As concern over the H1N1 virus continues to mount, so too do local efforts aimed at combating its spread.

Vaccinations are now available for Oak Park residents through the Oak Park Department of Public Health, albeit supply is limited.

The Cook County Department of Public Health does not have jurisdiction over Oak Park and although it is “not turning people away,” Oak Parkers are being urged to explore other options because of the scarce amount of the vaccine, according to Amy Poore, the county health department’s spokeswoman.

River Forest residents can get the vaccine through the Cook County Department of Public Health by scheduling an appointment.

“The schedule is flexible and fluid in that we do not know when, how and what type of vaccine we will be receiving on a weekly and daily basis,” Poore said, referring to deliveries from the Center for Disease Control and Prevention.

The Oak Park Department of Public Health is now offering the injection form of the vaccine through appointments at community sites such as the main fire station and village hall.

The injection form of the vaccine is one version; the other is a nasal spray. While the former is being reserved for people with weakened immune systems or a chronic illness, the latter is being given to people from six months and 24 years who don’t have such conditions.

Both versions of the vaccine are available through the Cook County Department of Public Health by appointment at a number of locations.

Local municipalities and school districts are launching information campaigns aimed at raising awareness about the H1N1 virus.

Oak Park and River Forest High School is reminding parents and students that the best way to prevent the spread of the virus is to assume the precautions you’d take to battle any other flu, according to OPRF spokeswoman Kay Foran.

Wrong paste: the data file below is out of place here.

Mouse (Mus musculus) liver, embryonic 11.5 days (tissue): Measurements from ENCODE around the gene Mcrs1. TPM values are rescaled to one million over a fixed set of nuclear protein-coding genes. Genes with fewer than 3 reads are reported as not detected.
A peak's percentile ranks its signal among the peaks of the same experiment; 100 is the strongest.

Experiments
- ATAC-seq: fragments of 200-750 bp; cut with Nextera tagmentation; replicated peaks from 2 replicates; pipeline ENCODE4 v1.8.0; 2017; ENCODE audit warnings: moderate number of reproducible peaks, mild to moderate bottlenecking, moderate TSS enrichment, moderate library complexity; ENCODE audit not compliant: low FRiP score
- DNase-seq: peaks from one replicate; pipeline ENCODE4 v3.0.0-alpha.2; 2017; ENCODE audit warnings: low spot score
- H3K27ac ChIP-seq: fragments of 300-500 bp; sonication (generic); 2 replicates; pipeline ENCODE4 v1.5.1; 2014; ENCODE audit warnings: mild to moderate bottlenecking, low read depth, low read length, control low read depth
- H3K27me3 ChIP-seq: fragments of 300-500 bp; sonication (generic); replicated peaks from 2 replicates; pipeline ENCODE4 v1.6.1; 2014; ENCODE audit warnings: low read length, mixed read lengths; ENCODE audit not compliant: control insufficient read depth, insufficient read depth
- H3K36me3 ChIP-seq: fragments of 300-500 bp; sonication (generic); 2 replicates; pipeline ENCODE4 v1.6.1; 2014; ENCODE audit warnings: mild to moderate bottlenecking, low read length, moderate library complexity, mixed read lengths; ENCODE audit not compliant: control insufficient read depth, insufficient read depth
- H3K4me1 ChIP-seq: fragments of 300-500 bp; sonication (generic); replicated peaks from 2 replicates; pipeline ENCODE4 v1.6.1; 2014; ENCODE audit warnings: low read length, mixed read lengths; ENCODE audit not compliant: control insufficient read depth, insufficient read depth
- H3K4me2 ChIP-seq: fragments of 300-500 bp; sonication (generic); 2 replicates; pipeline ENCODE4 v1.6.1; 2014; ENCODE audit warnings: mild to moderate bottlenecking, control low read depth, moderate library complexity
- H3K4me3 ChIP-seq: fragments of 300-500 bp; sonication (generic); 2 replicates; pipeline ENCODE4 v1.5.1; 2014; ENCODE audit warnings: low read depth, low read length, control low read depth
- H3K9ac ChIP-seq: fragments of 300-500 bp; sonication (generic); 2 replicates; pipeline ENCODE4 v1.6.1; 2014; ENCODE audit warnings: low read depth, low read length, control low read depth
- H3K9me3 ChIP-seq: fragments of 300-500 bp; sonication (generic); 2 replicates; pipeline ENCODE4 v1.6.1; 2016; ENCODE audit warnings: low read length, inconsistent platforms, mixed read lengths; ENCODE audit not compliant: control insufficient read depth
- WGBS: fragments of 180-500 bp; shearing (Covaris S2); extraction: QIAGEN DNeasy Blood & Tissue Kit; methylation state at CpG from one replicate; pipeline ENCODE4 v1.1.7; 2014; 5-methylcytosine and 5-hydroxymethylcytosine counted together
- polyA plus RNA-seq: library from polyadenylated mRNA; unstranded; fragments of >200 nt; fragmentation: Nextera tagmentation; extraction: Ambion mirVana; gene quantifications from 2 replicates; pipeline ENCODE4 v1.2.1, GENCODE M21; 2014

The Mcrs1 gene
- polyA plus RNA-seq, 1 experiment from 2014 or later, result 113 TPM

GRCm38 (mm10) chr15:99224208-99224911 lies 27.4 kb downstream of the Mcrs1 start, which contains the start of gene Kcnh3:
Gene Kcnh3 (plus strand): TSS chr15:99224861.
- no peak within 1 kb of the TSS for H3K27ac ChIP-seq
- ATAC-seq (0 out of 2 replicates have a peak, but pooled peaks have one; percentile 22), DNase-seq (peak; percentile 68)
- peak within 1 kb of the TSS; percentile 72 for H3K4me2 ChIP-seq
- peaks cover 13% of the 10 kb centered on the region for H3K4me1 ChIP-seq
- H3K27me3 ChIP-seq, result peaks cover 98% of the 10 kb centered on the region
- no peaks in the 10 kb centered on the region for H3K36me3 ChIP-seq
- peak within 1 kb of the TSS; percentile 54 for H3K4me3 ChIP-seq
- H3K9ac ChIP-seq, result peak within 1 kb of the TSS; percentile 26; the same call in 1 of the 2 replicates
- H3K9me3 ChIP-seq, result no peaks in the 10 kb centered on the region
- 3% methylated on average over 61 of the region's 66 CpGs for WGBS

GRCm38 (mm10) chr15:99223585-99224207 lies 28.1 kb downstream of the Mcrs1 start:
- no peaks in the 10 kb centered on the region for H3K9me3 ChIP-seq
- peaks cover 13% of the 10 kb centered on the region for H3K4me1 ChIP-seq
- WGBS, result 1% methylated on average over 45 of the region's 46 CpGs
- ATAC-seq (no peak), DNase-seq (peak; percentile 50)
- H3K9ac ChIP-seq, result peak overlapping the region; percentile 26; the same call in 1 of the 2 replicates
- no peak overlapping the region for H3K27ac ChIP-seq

“All of our efforts at the school have been really focusing on that preventative aspect,” Foran said. “Parents receive mailings that have very detailed information on flu prevention.”

OPRF has increased the number of hand sanitizers throughout the building and has its grounds crew relentlessly cleaning surfaces, classrooms and restrooms throughout the school. The school’s Health Services Network is a communications system launched to pool information on the H1N1 virus. Whenever there is a health concern, staff and faculty members share information with one another and with the local health department in order to assess the risks, Foran said.

Another important aspect of this network is the scrutiny of absentee records.

Foran said this proactive measure applies to students and staff members who are absent; it involves contacting the person to ask about his or her condition.

Sheila Carter, principal at William Hatch Elementary School in Oak Park, echoed the idea of constantly reminding children of the importance of good hygiene, especially now.

“We have monitored the students washing their hands … they cannot enter the cafeteria until they have washed their hands,” Carter said.

In addition, the 3 C’s are announced over the intercom daily: Cover your cough. Clean your hands. Confine sick people at home.

Mike Padavic, director of special services for District 97, said that throughout flus season, school nurses are being sent into classrooms to remind students of basic prevention skills.

Although the school district is not offering the H1N1 vaccination, they are encouraging it, Padavic said.

“But it’s their decision,” he concluded, referring to parents.

District 90 in River Forest is also taking the educational approach along with more aggressive measures such as drawing out plans to close down schools if the absentee rate reaches 20-25 percent – unlikely, but Superintendent Thomas Hagerman wants to be prepared.

“We’re acting as though every kid has it,” Hagerman said.

As of Friday there were two confirmed cases of the H1N1 virus in River Forest: one at Lincoln Elementary School and one at Roosevelt Middle School.

“We suspect that we have many more cases at unconfirmed schools,” he continued.

Because of its limited supply, the vaccine is being given to pregnant women, people caring for infants, health care workers, healthy people 6 months to 24 years old and anyone 25 to 64 with a chronic illness.

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